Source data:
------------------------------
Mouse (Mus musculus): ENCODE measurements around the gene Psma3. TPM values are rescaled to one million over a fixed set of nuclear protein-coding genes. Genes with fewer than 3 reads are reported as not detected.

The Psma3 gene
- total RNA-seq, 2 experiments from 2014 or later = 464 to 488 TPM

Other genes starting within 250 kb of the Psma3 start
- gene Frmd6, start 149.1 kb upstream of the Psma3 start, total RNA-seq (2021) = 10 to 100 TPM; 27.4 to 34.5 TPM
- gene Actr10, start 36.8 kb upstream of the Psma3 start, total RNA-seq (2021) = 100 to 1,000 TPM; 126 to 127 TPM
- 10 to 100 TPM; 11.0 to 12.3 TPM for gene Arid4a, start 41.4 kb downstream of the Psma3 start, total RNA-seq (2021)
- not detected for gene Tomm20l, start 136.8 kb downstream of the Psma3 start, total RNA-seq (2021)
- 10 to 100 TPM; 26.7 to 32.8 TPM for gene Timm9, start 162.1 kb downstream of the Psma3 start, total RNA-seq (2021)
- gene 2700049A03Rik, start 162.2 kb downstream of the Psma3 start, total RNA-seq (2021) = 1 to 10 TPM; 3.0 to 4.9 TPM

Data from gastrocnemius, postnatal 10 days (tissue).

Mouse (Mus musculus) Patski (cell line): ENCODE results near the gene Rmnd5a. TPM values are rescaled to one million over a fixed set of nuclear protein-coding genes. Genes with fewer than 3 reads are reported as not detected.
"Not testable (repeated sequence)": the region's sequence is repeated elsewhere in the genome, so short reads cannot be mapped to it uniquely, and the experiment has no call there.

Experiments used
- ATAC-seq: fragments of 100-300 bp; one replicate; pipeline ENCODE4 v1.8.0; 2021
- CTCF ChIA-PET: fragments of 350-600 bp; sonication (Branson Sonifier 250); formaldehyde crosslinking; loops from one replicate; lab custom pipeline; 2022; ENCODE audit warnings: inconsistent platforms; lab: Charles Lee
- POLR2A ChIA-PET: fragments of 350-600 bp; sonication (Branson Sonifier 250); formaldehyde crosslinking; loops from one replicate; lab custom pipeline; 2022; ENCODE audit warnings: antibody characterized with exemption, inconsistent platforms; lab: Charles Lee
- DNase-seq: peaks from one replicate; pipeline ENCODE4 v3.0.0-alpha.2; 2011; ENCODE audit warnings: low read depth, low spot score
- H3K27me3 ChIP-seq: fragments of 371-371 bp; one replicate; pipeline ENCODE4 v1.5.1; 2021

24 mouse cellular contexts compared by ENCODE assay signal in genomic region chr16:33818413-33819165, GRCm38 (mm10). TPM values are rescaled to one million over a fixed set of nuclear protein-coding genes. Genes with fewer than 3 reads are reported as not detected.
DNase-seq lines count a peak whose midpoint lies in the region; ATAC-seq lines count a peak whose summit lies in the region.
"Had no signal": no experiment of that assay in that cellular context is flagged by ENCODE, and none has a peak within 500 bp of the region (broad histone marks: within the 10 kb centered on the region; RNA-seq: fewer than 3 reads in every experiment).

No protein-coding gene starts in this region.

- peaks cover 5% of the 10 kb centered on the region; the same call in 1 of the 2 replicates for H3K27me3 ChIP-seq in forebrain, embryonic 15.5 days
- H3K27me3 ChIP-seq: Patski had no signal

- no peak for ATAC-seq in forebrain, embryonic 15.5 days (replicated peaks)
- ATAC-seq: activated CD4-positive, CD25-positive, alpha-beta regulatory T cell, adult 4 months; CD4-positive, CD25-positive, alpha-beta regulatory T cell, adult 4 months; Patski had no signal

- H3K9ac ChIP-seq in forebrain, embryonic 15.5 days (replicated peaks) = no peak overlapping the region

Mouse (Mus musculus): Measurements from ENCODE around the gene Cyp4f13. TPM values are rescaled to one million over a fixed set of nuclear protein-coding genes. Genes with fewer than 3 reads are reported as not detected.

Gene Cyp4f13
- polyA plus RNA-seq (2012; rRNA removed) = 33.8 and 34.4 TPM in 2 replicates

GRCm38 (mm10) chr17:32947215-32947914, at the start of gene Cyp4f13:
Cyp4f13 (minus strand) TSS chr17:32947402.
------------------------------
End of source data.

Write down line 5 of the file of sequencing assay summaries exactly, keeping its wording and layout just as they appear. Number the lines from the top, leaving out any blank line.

- gene Frmd6, start 149.1 kb upstream of the Psma3 start, total RNA-seq (2021) = 10 to 100 TPM; 27.4 to 34.5 TPM